The CNT is constructed by bisecting a C60 molecule at the equatorial line and using it to cap a cylindrical segment made from a wrapped graphene sheet that perfectly connects to the edges of the C60 caps. If the C60 molecule is bisected perpendicular to the five fold axis the "armchair" tube designated by (5,5) results, and if the C60 molecule is bisected normal to a three fold axis the "zigzag" tube designated by (9,0) is formed. These two characteristic CNT structures determine a range in chiral angles that spans 30o. Of course many other armchair and zigzag CNTs with larger diameters having larger fullerene caps can exist. In addition, a large number of chiral CNTs exists with a chiral angle in the range 0<|θ|>30o, with a screw axis along the CNT axis with matching fullerene caps. The properties of the CNTs are classified according to the mod 3 rule. All armchair (n=m) CNTs are metals at room temperature. CNTs with n-m=3j, (j=1,2,3...) are semi-metals. All other CNTs with n-m=3j+1, and n-m=3j+2 (j=0,1,2,3...) are semiconductors with a bandgap that is inversely proportional to the diameter [3-16].
The general principles of carbon nanotube synthesis
The synthesis of CNTs is part black magic and part science. All current synthesis methods for CNT production evolved through trial and error. The general approach is to use some energetic source to create a high concentration of reactive carbon species that are allowed to equilibrate at some rate governed by the temperature of the background. In the process of thermalization the reactive carbon species assemble into carbon structures of increasing size that can form during the finite time period that the system spends while sweeping across the entire range of the energetic stability landscape.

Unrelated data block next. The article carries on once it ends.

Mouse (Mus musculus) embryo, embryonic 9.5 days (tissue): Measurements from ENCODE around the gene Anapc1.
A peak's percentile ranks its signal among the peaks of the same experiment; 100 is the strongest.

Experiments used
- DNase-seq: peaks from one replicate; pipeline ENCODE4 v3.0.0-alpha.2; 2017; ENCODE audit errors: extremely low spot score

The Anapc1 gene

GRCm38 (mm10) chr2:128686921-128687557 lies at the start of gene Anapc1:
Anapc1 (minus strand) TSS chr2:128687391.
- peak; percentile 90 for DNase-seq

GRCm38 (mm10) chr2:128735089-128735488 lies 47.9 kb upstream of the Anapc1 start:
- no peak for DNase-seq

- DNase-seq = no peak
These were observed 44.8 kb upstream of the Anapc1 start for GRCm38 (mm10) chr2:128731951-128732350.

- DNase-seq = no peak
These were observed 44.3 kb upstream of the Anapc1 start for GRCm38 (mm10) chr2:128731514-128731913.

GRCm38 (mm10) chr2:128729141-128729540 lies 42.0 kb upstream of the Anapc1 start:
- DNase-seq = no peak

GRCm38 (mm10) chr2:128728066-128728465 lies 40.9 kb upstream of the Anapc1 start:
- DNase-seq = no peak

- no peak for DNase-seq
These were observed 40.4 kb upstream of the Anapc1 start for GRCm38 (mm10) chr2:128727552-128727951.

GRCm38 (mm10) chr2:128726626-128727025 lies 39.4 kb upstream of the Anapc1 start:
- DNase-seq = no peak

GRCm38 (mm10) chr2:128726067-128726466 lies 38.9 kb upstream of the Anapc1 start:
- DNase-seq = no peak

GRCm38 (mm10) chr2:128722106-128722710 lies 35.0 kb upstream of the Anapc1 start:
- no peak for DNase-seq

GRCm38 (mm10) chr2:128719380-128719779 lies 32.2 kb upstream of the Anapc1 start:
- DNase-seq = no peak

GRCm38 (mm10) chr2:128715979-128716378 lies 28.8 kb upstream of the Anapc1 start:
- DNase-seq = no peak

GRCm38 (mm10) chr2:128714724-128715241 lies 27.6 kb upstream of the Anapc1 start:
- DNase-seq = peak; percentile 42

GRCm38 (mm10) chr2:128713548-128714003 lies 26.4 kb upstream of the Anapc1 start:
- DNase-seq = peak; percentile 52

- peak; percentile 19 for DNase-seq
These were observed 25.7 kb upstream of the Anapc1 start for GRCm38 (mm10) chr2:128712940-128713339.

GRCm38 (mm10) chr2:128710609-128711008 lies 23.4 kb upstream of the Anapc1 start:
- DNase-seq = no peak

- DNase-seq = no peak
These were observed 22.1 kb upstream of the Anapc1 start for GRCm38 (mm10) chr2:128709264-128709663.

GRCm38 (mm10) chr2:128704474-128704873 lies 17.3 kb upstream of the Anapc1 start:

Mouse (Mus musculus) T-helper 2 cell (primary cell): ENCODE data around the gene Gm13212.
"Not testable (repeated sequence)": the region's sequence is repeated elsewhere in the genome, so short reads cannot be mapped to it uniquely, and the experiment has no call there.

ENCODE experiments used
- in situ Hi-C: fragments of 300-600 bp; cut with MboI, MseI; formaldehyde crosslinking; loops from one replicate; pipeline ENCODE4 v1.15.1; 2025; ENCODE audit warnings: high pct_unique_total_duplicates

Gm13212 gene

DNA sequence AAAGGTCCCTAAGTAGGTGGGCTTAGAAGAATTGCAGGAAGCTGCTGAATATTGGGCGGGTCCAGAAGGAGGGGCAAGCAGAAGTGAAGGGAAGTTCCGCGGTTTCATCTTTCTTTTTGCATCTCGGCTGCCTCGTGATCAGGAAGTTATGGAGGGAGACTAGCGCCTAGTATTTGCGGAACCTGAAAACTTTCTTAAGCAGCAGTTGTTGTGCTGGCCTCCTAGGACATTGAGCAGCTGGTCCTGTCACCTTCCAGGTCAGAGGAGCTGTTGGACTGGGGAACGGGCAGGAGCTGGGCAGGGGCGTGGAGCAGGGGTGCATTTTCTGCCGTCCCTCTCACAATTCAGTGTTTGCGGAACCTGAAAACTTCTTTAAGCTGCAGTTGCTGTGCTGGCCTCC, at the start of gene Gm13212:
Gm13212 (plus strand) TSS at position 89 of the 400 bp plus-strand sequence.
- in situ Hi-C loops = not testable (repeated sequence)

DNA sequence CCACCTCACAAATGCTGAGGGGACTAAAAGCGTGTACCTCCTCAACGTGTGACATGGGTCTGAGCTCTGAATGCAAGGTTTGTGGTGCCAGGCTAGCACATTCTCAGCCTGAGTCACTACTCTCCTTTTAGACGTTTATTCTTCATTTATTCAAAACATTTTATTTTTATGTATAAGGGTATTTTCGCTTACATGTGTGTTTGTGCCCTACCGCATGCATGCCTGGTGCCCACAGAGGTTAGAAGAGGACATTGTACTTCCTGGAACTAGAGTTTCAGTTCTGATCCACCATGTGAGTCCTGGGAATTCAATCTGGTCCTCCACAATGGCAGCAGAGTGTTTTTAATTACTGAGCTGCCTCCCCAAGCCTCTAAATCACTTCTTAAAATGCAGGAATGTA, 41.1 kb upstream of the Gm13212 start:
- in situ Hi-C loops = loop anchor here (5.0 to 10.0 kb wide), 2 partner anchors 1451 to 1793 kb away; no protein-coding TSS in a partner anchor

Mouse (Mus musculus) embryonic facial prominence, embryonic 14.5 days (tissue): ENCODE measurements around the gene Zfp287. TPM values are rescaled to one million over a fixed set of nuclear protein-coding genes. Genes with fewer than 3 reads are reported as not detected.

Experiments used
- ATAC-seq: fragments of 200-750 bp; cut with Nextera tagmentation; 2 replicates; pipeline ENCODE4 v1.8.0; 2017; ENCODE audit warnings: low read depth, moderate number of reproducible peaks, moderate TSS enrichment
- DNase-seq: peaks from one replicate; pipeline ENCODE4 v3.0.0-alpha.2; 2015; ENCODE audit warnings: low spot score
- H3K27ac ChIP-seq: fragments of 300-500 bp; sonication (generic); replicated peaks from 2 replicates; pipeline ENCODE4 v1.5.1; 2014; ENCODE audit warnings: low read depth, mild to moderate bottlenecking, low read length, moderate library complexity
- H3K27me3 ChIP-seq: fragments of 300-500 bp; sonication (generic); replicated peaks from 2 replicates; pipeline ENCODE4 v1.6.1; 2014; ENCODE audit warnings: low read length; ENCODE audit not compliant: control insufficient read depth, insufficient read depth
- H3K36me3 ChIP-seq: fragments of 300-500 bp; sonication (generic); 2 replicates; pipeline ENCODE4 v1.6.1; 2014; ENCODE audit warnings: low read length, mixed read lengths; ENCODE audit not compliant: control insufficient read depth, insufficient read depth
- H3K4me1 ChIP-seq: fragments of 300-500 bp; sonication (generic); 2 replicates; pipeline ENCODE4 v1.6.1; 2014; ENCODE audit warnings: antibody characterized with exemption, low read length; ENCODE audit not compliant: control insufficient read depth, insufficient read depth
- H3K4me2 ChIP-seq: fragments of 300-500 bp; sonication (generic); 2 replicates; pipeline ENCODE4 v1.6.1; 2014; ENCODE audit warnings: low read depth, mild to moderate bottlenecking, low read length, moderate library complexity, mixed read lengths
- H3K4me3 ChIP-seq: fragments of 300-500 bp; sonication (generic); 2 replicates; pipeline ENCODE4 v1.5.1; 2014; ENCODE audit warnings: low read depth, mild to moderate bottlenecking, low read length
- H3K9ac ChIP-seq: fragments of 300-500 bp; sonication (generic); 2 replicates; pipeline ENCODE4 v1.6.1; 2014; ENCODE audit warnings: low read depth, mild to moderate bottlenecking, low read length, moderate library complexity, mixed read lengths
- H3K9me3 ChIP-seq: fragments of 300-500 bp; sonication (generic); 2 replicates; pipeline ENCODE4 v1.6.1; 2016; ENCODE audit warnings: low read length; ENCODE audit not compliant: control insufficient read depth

The three main synthesis methods include arc discharge, laser vaporization, and chemical vapor deposition (CVD). The elements of carbon reaction chemistry in these three methods are in principle similar. However, in practice the processes are different by the degree of the initial excitation that starts the nanotube growth process, and the intermediate stages that the reactions go through during approaching the final state. A direct consequence of the high temperatures in arc discharge and laser vaporization that are required to evaporate solid carbon is the formation of a large variety of other carbon structures in the final product along with single wall CNTs (SWNTs). In addition, it was found that addition of a small amount (1%) of transition metal (Fe, Co, Ni) was necessary to obtain SWNTs.
The typical byproducts of these methods include a large amount of fullerenes, a variety of graphitic structures, amorphous carbon in a form of particles or coating on the walls of the CNTs. The main drawback of both arc discharge and laser vaporization is that a purification process must be performed to extract the SWCNTs. In addition to being labor intensive the acids and harsh chemicals used in purification along with removing the side products often attack and damage the CNTs. The purification step results in a significant loss of the SWCNT material often combined with irreversible changes of the intrinsic CNT properties.
The main reason the synthesis process is poorly controllable is the harsh reaction environments currently used in CNT production which are clearly not suitable for solving the quality and reproducibility problems. There are numerous examples in organic and polymer chemistry, which demonstrate that carbon-carbon bond formation occurs and can be controlled in mild reaction environments. The added advantage of this approach is that it can render unnecessary the extensive and laborious post growth processing steps that are currently the only way for accessing the unique properties of CNTs.
Content of the web page has been developed by Gyula Eres, a senior research staff member in the Materials Science and Technology Division of Oak Ridge National Laboratory. The characters of the pictures are taken from Walt Disney' s "Aladdin" and Marvel's "Spiderman".
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Read more about carbon nanotubes on the Internet
- Carbon Nanotube at Wikipedia
- Physical Properties of Carbon Nanotubes by Thomas Adams II
- Nanotubes and Buckyballs at Nanotechnology Now
- The Nanotube Site by David Tomanek
- A Carbon Nanotube Page by Peter Harris
- Nanotube Modeler – Generation of Nanotubes and Nanocones
- Shigeo MARUYAMA's Fullerene and Carbon Nanotube Site